Right now, this blog post is part of a 90 day challenge to publish at least one piece of content every day. I’ve decided to either publish a blog post or a Youtube video, in the hope that if I miss one I can at least produce something everyday.
The last time I attempted anything like this was back in early 2017, and it didn’t go well. It was a 5-day challenge to write every day and I fell flat on my face after day 3. It was a great experience and a lot of fun.
my lousy excuse is, in my defence the participants were told what to write about on most of the days, and I’m far too rebellious for that.
This new challenge was created by Miles Beckler, who I’ve mentioned a few times in my videos. And this time we can choose the topics to write about, so its game on.
And after 20 years in digital marketing, you already know the what I’m gonna write about, don’t ya?
But something has been bugging me; how do I write 90 articles, while keeping it real and heart-centric?
You see, there’s a temptation to take the lazy-man option and write about the latest news from the digital marketing world. But honestly, I feel like I’d be doing a disservice to my readers. So nope, I gotta make sure all my posts are on-point, and either provide insights or actionable tips.
And I’ve gotta do it all without burning out.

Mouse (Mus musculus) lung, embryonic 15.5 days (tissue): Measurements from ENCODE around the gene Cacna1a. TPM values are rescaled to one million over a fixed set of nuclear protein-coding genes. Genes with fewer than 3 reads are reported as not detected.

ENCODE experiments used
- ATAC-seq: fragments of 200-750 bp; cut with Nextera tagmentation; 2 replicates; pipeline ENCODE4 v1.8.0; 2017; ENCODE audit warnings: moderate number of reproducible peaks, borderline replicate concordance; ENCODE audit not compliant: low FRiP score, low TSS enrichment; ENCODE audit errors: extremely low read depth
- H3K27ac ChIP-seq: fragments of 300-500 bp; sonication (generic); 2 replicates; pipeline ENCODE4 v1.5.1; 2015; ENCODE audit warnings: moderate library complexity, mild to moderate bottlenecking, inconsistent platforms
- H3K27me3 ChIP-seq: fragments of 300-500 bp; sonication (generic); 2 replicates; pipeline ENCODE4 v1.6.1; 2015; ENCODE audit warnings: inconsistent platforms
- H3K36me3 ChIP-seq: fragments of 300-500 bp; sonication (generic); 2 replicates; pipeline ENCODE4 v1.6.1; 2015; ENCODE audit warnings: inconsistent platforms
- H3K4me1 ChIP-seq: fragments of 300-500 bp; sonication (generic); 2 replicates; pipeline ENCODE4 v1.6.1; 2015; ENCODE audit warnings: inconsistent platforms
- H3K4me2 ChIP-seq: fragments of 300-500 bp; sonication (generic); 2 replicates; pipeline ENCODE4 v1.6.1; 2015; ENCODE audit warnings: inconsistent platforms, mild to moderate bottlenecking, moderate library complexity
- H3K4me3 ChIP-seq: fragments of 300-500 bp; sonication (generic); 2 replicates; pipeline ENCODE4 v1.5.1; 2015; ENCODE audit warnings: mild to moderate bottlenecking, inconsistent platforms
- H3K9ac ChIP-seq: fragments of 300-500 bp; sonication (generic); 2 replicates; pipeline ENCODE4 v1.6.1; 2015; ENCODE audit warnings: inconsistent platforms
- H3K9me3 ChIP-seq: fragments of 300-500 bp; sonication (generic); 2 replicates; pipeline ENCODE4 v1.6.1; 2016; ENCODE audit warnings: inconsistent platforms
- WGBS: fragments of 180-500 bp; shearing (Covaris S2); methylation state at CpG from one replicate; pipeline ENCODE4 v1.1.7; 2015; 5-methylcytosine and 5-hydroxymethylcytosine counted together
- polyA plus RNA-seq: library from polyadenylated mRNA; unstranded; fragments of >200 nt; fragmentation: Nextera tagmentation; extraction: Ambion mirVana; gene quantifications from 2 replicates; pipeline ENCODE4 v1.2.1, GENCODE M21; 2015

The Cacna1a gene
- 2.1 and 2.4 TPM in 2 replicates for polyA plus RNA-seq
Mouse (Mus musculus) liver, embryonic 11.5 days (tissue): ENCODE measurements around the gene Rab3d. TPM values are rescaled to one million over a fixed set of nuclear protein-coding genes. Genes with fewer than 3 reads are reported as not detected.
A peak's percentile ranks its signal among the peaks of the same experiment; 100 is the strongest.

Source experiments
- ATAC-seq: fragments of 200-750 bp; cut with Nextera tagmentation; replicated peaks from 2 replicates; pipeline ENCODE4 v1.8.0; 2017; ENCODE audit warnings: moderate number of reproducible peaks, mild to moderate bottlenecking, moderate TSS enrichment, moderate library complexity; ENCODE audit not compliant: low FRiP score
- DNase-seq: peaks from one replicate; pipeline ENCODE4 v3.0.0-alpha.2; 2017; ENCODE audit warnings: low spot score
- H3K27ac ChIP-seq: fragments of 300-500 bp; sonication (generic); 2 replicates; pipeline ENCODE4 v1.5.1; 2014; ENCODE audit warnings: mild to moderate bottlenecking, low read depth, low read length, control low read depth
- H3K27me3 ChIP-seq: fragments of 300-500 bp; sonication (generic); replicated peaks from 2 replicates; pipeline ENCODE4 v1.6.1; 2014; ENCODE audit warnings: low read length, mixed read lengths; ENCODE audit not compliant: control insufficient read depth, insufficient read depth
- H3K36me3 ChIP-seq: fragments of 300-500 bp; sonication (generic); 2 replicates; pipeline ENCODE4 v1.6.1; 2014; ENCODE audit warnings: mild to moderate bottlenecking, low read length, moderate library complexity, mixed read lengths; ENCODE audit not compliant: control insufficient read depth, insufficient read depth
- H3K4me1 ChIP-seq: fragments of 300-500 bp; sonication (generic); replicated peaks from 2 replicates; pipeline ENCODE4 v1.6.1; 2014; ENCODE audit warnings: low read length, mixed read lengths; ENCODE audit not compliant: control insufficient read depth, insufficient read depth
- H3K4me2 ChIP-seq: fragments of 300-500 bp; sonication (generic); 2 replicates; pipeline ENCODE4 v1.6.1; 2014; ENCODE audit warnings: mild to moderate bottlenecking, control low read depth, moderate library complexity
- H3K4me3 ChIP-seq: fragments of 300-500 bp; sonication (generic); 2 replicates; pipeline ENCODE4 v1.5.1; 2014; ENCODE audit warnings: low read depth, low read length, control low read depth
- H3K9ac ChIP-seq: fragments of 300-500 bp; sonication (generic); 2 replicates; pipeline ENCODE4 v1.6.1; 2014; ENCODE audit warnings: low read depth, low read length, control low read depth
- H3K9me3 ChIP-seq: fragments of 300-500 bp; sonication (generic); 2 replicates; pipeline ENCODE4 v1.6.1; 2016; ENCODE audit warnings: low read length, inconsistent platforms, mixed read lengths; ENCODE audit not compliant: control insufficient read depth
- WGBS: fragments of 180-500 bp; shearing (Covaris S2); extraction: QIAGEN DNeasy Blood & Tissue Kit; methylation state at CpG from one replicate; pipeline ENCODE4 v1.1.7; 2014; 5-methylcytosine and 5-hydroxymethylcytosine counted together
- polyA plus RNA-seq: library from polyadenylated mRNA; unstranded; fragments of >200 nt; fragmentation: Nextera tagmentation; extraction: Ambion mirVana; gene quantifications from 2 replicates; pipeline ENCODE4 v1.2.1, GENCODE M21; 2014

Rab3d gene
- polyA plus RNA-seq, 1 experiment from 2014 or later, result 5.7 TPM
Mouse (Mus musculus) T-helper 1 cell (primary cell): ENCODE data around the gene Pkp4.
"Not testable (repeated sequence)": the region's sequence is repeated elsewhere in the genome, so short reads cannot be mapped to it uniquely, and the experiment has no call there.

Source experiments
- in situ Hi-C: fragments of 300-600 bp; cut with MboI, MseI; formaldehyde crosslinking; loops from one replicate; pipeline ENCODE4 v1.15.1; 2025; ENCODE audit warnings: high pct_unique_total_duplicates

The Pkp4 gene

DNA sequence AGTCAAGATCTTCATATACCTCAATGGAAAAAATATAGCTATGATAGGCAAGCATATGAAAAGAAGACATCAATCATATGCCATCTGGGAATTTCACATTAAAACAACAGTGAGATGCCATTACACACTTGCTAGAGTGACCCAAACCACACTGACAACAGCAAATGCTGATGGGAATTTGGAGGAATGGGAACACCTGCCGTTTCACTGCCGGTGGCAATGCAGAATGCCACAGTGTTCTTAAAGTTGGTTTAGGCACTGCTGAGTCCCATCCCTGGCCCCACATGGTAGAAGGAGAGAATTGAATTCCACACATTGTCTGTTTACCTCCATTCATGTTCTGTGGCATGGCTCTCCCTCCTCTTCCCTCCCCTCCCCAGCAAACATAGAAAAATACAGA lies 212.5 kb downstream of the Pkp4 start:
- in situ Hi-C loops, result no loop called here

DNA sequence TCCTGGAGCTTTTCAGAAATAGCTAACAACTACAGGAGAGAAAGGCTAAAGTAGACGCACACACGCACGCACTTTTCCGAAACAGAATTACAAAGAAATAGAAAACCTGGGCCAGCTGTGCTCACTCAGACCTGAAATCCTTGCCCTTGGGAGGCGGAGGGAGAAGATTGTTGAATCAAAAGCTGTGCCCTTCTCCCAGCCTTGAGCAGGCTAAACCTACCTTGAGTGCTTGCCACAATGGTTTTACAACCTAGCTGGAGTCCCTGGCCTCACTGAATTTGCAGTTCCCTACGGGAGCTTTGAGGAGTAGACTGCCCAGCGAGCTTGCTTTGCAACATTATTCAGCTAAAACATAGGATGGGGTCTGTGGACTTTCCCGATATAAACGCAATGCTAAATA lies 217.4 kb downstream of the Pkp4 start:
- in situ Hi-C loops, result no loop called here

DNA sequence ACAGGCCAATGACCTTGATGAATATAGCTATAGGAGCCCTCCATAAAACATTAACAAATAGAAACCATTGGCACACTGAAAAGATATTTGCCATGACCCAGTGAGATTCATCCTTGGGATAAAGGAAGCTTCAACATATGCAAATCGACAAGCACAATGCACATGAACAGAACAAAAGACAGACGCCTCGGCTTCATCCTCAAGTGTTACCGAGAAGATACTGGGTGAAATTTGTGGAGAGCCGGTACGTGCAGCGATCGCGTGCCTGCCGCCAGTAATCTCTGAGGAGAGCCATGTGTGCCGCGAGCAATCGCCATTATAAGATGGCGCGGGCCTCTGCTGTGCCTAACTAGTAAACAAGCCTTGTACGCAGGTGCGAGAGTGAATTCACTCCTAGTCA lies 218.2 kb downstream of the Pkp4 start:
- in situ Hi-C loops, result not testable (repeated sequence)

So here’s what I’ve decided to do.
Every piece of content I produce, either as a blog post or a Youtube video, will help my audience achieve something.
And in my niche, there’s A LOT of things my audience wants to achieve.
So in Evernote I wrote down a list of headlines that will appeal to my audience, like this:
You get the idea, right?
As you can see I’ve already made these into Youtube videos.
I figure ‘how-to’ content is going to be the most valuable for my audience, so there’s a heavy focus on that.
But then I thought, ya know what, I can take this one step further.
The framework to generate ideas
Using the escape and arrival product creation framework that Frank Kern teaches, I’ve looked at the entire journey a blogger needs to take – from starting out and finding their passion, to getting traffic and selling their own products.
Then I’ve broken down each major step into smaller ones, and taken a deeper dive into each of those smaller stages.
For example, let’s pretend your blog is all about tropical fish tanks. The escape and arrival framework for your audience might look like this:
- Type of aquarium
- Choose equipment
- Decide which fish species
So you’d drill down into each one of these giant topics, like this:
Type of Aquarium:
You can even break down these further if you want to, and drill down to the smallest component inside that step.
Now suddenly, there’s a whole lot more than just 90 days worth of ideas.
And that’s just from making ‘how to’ content. We’ve got loads of different types of content to choose from.
There are opinion pieces, lists, reviews, interviews, comparisons, round-ups, research posts, case studies, the list just goes on and on.
Now there’s an abundance of ideas that stretch far beyond the initial 90 days.
And the cool thing is, I’m free to mix things up however I like. If I don’t feel like talking about setting the DNS for your domain name (yawn), then I’m able to talk about how I set up my lighting for videos, or whatever else I like.
So instead of being stuck for ideas you’ve now got a clear structure to use, if you want to. And there are no restrictions, no limits, you’re just creating a flood of content that helps your audience progress a little bit further each time.
Cool stuff, right?
If you’ve found this useful, pay it forward and share it with others who can benefit from it too – they might be thankful that you did.